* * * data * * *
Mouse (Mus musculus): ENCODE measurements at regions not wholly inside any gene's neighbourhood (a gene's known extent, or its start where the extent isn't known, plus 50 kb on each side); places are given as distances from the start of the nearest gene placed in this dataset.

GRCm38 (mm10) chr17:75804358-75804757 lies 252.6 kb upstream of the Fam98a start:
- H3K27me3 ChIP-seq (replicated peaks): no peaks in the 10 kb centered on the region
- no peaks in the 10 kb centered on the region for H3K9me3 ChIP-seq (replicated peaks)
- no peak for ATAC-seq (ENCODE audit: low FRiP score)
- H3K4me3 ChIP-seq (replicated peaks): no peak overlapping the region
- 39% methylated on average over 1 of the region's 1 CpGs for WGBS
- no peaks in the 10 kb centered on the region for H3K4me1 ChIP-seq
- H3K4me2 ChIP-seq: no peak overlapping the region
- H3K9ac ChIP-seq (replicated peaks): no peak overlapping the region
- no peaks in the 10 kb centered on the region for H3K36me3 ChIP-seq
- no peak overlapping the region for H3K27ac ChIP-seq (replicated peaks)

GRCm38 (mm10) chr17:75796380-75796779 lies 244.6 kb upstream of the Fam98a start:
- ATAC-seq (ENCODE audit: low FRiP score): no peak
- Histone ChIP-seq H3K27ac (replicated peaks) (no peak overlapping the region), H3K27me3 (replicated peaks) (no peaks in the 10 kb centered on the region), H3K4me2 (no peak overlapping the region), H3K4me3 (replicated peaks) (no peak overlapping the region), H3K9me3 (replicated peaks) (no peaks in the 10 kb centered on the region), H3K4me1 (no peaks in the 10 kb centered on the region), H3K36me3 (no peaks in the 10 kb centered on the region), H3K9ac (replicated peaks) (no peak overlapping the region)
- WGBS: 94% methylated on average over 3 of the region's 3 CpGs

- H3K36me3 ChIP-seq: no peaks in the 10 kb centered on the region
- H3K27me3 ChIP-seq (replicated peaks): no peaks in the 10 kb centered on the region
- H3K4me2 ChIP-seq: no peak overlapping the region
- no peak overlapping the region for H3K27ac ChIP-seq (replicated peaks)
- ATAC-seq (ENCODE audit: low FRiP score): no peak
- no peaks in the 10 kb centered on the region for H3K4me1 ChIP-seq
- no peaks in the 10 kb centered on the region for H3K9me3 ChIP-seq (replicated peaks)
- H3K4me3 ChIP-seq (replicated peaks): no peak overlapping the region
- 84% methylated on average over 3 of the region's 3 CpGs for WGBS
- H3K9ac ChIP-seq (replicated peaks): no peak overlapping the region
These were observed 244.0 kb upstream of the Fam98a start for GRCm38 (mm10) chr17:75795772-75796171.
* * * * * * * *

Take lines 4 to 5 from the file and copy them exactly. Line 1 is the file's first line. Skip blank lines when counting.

- no peaks in the 10 kb centered on the region for H3K9me3 ChIP-seq (replicated peaks)
- no peak for ATAC-seq (ENCODE audit: low FRiP score)